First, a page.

Buckle Up: Driverless Cars Going Full Speed Ahead at Mcity

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same vision”: to help create a market for self-driving cars. His company plans to do a lot more autonomous vehicle research and development in Michigan, he says. To that end, the company announced last week that it will soon open an assembly plant in southeastern Michigan its first outside of Europe. Coron says the company now has 168 employees, up from six just three years ago.

Ford is similarly moving full speed ahead on its autonomous vehicle development plans. The company sent shock waves through the industry last month when it replaced CEO Mark Fields with Jim Hackett, a former furniture exec who had been overseeing Ford’s mobility program prior to being elevated to the top spot.

In February, Ford said it will invest $1 billion over five years in Argo AI, a robotics and machine learning startup founded by former Uber and Google engineers. Argo AI will be responsible for developing the “brain” of autonomous vehicles, while Ford focuses on the hardware side of production. (All of these moves came after Ford famously declared that it would have self-driving cars on the road by 2021—four short years from now.)

Ford and Navya’s plans aside, there is still work to be done on the consumer education front. Researchers at U-M’s Transportation Research Institute have studied the public’s acceptance of self-driving cars so far and, according to their report, the vast majority of respondents (95 percent) still want a steering wheel, gas pedal, and brake pedal available to control in a self-driving vehicle.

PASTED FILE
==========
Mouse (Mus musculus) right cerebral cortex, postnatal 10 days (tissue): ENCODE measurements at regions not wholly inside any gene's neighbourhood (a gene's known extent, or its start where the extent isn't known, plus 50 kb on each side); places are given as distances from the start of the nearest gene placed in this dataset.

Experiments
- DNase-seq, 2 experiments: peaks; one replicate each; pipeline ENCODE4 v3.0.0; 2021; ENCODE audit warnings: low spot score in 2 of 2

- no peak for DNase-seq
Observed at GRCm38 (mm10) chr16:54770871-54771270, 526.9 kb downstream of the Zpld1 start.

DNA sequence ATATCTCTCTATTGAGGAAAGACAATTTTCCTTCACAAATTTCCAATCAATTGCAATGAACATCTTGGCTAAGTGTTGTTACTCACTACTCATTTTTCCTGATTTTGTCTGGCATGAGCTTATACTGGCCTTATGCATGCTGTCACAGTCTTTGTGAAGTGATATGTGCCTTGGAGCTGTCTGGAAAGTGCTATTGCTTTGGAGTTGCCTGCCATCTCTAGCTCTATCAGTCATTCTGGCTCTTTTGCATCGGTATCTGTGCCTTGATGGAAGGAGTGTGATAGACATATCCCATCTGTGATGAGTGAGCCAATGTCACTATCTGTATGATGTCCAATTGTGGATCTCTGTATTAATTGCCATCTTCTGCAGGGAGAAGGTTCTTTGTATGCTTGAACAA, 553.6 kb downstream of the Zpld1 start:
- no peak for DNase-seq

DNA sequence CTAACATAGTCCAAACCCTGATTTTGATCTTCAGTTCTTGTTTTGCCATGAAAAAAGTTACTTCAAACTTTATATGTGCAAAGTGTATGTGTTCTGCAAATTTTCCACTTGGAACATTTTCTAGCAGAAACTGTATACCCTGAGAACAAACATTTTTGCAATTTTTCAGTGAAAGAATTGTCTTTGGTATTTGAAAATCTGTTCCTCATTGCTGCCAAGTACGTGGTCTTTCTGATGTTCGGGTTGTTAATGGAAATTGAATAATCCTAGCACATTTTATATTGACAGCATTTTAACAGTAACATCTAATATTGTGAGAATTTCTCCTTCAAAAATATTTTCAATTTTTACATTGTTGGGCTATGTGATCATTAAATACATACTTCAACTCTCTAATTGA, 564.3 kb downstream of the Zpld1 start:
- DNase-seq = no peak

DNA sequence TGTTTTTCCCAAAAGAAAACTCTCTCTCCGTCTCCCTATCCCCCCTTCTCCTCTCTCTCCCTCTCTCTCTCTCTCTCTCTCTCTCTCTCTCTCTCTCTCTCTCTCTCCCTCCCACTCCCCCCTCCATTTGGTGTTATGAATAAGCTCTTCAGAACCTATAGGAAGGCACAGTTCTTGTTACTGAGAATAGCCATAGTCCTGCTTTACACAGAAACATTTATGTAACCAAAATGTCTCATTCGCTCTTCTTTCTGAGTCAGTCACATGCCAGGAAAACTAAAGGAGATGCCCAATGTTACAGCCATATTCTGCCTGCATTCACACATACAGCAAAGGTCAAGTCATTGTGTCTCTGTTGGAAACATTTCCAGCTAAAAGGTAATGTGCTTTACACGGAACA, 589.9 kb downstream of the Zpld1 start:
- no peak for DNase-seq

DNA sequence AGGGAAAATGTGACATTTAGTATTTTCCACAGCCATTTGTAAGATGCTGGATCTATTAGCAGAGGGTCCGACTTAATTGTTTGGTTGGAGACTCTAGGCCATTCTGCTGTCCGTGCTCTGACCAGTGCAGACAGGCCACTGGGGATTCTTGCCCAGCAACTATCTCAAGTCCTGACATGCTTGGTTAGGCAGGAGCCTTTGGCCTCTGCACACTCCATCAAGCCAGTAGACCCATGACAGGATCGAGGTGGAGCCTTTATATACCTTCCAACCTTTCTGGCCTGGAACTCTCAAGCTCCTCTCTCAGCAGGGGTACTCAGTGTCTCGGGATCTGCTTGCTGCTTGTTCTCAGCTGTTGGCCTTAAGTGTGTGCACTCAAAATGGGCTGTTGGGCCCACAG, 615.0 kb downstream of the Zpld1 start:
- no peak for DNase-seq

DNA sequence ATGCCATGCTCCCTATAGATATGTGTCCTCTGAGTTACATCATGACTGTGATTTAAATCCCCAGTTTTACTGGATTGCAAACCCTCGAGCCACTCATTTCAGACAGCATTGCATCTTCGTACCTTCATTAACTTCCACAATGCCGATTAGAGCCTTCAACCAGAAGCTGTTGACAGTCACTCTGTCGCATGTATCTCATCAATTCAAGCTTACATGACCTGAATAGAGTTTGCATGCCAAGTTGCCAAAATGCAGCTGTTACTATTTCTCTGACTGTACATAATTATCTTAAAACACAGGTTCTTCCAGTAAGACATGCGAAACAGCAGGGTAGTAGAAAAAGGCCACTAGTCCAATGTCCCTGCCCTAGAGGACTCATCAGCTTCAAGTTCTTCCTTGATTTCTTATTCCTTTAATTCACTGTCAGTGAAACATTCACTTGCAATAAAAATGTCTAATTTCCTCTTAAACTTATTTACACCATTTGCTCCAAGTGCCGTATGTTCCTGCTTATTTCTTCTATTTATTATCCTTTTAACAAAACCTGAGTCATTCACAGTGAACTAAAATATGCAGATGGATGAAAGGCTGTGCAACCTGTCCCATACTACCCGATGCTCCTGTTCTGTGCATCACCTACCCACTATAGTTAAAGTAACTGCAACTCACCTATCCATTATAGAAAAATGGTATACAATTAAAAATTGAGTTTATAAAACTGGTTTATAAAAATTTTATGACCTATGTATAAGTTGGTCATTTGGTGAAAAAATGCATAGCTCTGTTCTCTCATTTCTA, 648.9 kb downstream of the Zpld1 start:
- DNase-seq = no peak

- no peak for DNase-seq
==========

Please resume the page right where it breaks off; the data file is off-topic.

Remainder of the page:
Forty-six percent in the national survey said they preferred to retain full control while driving, with just under 16 percent saying they preferred a fully autonomous vehicle. Roughly two-thirds of the 618 people surveyed said they are “moderately or very concerned” about riding in a fully autonomous vehicle, while about half of those surveyed have the same concerns about partially autonomous vehicles.

However, Coron says in his experience, people don’t get nervous about riding in self-driving cars until they realize they’re inside one—meaning that if the ride is safe and smooth, consumers are generally satisfied. Morton says that idea dovetails to some degree with Mcity’s research.

“It’s important for consumers to be exposed to autonomous vehicles in a safe, reliable way,” Morton says. “We’ve already seen the potential to really open the minds of the general public. Reading about the technology is one thing, but experiencing it is another.”

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